Delta Police are looking into what more can be done to curb fireworks being set off in the city.
Chief Neil Dubord told the Delta Police Board on Nov. 24 that a large number of complaints about fireworks being set off were made during Halloween and other recent celebration events.
Selling, possessing and transporting fireworks in Delta without a permit is prohibited.
Those who choose to go against the city-wide ban could face a $200 fine for possession if they don’t have a permit.
Permits need to be obtained at least 10 days before an event and several conditions must be met, but Dubord noted not many permits are even issued.
It’s up to city bylaws officers and police to enforce the ban, but Dubord also noted it has been difficult for his officers.
“We’re working on a plan to have better prevention on this particular issue as we go forward…For our officers responding to calls, to be able to see fireworks, stop to respond to the call and be able to respond to another fireworks call just doesn’t happen, unfortunately. And we just don’t have officers roving around that don’t have anything to do and looking for fireworks,” he said.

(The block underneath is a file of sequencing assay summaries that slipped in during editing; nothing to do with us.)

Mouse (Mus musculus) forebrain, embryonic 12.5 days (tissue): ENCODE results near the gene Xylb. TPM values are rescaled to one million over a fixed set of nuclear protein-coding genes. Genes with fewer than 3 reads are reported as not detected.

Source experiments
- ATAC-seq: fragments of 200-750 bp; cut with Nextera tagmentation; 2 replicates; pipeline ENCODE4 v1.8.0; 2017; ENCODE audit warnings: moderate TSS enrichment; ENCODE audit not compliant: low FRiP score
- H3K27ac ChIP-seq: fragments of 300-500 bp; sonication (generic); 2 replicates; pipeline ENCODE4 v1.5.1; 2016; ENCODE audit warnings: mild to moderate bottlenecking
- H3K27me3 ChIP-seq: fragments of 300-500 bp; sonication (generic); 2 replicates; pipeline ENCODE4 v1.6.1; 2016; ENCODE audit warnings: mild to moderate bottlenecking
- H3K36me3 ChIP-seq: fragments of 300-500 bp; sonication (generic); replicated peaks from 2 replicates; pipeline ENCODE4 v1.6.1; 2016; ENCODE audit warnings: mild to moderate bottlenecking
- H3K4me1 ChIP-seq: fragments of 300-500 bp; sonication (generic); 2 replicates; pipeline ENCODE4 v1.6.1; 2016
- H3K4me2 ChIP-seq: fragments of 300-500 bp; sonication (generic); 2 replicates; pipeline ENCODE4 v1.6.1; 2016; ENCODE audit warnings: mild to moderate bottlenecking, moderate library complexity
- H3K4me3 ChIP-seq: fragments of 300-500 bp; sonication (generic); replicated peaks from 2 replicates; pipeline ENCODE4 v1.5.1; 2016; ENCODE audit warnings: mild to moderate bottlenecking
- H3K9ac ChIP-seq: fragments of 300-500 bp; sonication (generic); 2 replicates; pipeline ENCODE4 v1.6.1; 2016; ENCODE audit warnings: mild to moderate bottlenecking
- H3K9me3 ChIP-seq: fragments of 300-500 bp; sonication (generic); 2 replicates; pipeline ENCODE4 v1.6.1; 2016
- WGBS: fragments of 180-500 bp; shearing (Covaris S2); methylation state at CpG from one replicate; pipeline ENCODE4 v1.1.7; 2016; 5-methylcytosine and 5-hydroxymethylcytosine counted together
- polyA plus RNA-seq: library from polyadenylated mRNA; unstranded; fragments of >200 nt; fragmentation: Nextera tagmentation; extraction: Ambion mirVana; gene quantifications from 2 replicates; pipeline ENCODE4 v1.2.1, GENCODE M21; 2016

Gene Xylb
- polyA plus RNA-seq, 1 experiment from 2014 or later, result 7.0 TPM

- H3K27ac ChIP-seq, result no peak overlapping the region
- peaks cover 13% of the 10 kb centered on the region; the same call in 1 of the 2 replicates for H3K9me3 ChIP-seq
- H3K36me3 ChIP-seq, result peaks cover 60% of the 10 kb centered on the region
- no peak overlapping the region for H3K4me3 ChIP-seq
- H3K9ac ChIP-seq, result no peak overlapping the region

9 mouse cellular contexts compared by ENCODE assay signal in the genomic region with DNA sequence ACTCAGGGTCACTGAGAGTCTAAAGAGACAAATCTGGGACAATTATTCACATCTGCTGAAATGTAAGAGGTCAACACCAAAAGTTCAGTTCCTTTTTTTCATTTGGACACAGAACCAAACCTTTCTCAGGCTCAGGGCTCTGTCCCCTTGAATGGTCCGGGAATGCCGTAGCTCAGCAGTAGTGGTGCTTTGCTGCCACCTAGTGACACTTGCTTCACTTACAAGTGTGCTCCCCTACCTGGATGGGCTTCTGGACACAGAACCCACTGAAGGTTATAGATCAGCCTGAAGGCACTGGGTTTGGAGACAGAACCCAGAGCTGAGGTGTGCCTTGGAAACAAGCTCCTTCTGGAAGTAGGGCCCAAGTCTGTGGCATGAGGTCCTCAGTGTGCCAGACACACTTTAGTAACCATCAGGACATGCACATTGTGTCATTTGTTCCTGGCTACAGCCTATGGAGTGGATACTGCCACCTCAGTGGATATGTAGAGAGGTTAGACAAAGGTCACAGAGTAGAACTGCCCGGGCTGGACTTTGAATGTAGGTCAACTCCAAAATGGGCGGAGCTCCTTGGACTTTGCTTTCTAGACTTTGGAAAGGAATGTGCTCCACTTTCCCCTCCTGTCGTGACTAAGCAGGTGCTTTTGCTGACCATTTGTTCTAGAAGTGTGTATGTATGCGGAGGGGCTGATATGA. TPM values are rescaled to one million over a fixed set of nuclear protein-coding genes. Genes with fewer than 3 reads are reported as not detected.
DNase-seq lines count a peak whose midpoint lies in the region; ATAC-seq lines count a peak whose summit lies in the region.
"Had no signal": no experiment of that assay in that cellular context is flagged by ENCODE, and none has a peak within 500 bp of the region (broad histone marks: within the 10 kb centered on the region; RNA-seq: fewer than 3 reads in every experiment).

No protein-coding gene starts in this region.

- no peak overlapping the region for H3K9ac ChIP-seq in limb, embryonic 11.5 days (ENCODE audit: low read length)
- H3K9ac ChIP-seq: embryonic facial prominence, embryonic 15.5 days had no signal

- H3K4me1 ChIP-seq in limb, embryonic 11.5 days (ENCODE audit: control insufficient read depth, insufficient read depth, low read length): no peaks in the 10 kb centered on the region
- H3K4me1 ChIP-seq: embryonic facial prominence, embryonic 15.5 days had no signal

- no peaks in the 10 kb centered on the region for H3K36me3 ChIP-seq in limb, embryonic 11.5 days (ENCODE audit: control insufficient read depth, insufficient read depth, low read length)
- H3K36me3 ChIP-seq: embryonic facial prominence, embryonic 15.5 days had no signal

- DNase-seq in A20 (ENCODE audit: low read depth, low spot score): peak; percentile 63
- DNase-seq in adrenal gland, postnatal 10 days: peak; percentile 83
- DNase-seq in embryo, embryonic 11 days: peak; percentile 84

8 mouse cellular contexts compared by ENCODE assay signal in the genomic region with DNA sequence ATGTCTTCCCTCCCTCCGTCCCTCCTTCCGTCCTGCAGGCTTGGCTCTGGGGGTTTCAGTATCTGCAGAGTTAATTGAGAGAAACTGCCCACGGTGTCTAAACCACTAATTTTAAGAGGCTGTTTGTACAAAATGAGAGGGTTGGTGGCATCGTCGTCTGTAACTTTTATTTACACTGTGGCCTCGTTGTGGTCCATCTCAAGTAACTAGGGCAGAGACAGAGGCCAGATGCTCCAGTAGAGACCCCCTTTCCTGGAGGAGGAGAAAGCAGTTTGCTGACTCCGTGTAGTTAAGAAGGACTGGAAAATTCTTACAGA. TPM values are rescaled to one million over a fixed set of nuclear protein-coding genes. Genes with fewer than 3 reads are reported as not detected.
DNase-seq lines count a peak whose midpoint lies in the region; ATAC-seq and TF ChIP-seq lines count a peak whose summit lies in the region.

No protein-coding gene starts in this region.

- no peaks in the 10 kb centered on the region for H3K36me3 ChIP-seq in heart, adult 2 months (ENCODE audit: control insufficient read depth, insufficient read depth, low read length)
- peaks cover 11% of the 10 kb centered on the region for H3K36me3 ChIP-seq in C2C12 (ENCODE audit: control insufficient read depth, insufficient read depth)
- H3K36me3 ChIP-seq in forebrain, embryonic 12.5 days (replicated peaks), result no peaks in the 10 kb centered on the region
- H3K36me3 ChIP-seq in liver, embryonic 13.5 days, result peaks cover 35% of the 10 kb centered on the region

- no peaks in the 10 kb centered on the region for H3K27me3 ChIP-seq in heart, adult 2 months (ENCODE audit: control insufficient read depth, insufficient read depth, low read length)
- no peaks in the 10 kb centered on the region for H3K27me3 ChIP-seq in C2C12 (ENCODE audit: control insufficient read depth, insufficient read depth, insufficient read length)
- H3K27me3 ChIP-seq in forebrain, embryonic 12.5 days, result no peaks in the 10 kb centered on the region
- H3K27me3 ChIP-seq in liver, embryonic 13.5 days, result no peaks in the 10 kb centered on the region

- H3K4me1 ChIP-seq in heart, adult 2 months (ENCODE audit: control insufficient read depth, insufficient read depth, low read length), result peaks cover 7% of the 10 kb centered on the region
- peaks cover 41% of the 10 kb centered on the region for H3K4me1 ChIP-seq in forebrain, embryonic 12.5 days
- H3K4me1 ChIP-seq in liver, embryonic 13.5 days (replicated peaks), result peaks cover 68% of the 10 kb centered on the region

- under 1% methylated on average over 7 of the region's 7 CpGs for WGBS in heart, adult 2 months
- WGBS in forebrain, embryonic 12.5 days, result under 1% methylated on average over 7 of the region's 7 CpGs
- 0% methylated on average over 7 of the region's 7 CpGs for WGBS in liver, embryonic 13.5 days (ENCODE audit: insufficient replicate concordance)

Dubord noted his department is considering having a special dedicated team activated, during special events when fireworks could be popular, to only respond to such complaints and enforcement.
A stronger communication plan on the use of fireworks in Delta being illegal is also needed, while community leaders are also needed to support the messaging, he added.
“There’s no easy answer to fireworks. I can tell you it is on our agenda and it certainly is on the agenda of the citizens of Delta, and the mayor’s office and my office have received many complaints,” said Dubord.
Fireworks are coming in from other communities that don’t prohibit their sales as well as online, making it not just a Delta but a regional problem, according to Delta Police.
Mayor George Harvie said he expects the problem could get even worse with the border finally reopening and even more product coming into Canada.